Donald Brown ran in the two-point conversion, and gave a little “discount-double check” celebration to boot. Green Bay would have 0:35 left and two timeouts, so it was not over yet. After three completions for 47 yards, Rodgers and the Packers failed to get one more play off, having to burn the final timeout.
Crosby came on for the game-tying 51-yard field goal, but he shanked it wide left so badly that even Mike Vanderjagt thought that was a terrible kick. Colts win.
Wayne finished with 13 catches for 212 yards and the winning score. Luck was 31 of 55 for 362 yards, 2 TD, INT, and the rushing TD. It was his first comeback, and second game-winning drive. Had it not been for the staggering Cecil Shorts touchdown by Jacksonville, Luck would have led a game-winning drive in three straight games. The Colts have already equaled last year’s win total.
Last week we looked at the 17 rookie quarterbacks to pass for over 300 yards while leading a comeback and game-winning drive. Luck is the 18th, and his 362 yards are the second most behind Matthew Stafford’s 422 versus Cleveland in a 21-point comeback in 2009.
As for Green Bay, this was a disaster as they fell to 2-3. After almost never appearing in Captain Comeback last season, they have now trailed in the fourth quarter in seven of their last nine games (4-5).
This was a second-half disaster on all fronts, from the offense scoring once on eight drives, the defense allowing 27 points, and Crosby missing two kicks. If you still do not believe in Green Bay and the front-runner phenomena, then you never will. The Colts practically NFL-roped-a-doped them into the second half domination.
Funny how things can change in five weeks. You may recall this table we ran before the season to shut down the argument that Rodgers does not have many comebacks due to lack of opportunity. Look at this comparison of the table then and after five weeks:
Career Fourth Quarter Comeback Opportunities
Before 2012 Season Started
Through 2012 Week 5
Total 4QC Opp.
Total 4QC Opp.
Rodgers moves from 12th to 5th in between the Manning brothers. Opportunity is an invalid argument, and the current record for Rodgers is 4-21 (.160) in comeback opportunities. He may not like to hear about this, but it is a problem, and apparently a growing one.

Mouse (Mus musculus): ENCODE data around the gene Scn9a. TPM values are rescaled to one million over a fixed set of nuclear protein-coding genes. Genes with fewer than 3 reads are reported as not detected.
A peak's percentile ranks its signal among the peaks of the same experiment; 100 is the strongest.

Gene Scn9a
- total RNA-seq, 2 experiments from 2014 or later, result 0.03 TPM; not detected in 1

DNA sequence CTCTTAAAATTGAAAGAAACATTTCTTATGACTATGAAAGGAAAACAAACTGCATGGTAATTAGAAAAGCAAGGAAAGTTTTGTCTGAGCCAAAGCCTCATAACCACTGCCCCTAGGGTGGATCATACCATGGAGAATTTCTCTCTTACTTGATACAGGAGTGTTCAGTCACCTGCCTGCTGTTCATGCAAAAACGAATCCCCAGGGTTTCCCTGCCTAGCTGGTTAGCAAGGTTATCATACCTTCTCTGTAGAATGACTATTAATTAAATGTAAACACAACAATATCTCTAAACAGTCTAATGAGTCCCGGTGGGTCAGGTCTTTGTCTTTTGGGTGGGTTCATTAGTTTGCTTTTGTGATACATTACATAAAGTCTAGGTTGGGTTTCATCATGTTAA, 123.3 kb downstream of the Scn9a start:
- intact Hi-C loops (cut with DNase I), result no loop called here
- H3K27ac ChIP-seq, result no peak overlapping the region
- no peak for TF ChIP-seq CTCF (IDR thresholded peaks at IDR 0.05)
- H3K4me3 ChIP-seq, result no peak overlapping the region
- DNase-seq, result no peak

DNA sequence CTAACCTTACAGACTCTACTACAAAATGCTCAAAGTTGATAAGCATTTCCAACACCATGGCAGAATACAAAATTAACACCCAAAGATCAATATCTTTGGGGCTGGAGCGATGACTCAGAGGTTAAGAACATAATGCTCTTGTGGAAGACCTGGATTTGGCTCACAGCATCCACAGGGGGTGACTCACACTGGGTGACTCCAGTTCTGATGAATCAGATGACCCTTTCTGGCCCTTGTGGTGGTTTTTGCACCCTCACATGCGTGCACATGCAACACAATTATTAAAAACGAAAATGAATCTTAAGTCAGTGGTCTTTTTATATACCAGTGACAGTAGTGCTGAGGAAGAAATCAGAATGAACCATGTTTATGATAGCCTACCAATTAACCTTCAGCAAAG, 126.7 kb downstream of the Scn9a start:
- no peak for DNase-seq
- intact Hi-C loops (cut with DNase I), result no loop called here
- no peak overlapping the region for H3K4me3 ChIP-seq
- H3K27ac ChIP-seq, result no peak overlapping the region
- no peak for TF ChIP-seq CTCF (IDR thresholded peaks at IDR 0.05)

Those two-point conversions when you are only up five have to be made, or else you see what can happen when the other team scores a touchdown in the last minute. Green Bay is 0/2 there and 0-2 as a result.
Crosby failed in the clutch for the fourth time in his career, raising more questions about his reliability. They have often been 50+ yard kicks, but this was a dome. That kick was not even close.
Defense could have made a stop again on the last drive, but Wayne and Luck were not to be denied.
Mike McCarthy is 8-29 (.216) in such games since 2006. It all adds up to another big-time failure in the fourth quarter for the Packers, and a possibly devastating one with two different 4-1 teams in the NFC North.
Even though Green Bay is still in better shape to go further this year, the story of the game is still the Colts. They had Bruce Arians as an interim head coach in his first game, and unlike in Super Bowl XLV, this time he completed the 21-3 comeback over the Packers.
When you talk about the 1998 Colts and the start of the Peyton Manning era, many will point to the 24-23 comeback win over the New York Jets as that first quality win to start defining a career.
The Andrew Luck era has that same kind of win now with this comeback, and when you look at the schedule, who is going to say the Colts cannot win 7-9 games this year?
The “ChuckStrong” Colts showed their mettle in this one, and it definitely will not be the last time this season.
THE OTHER PATHS TO VICTORY
Pittsburgh Steelers vs. Philadelphia Eagles
Winner: Pittsburgh (16-14)
Largest Deficit: 1 (14-13)
Quarterback: Ben Roethlisberger (21-25 at 4QC, 28-29 overall 4Q/OT record - table)
In the battle of the Keystone State, the teams started out looking like the Keystone Kops.
Pittsburgh loved shooting themselves in the foot. It was the pre-snap penalties, two bad (high) snaps by Maurkice Pouncey, a dropped touchdown by Antonio Brown, Jerricho Cotchery tripping over his feet short of the end zone, and Willie Colon could not find a holding penalty he didn’t like.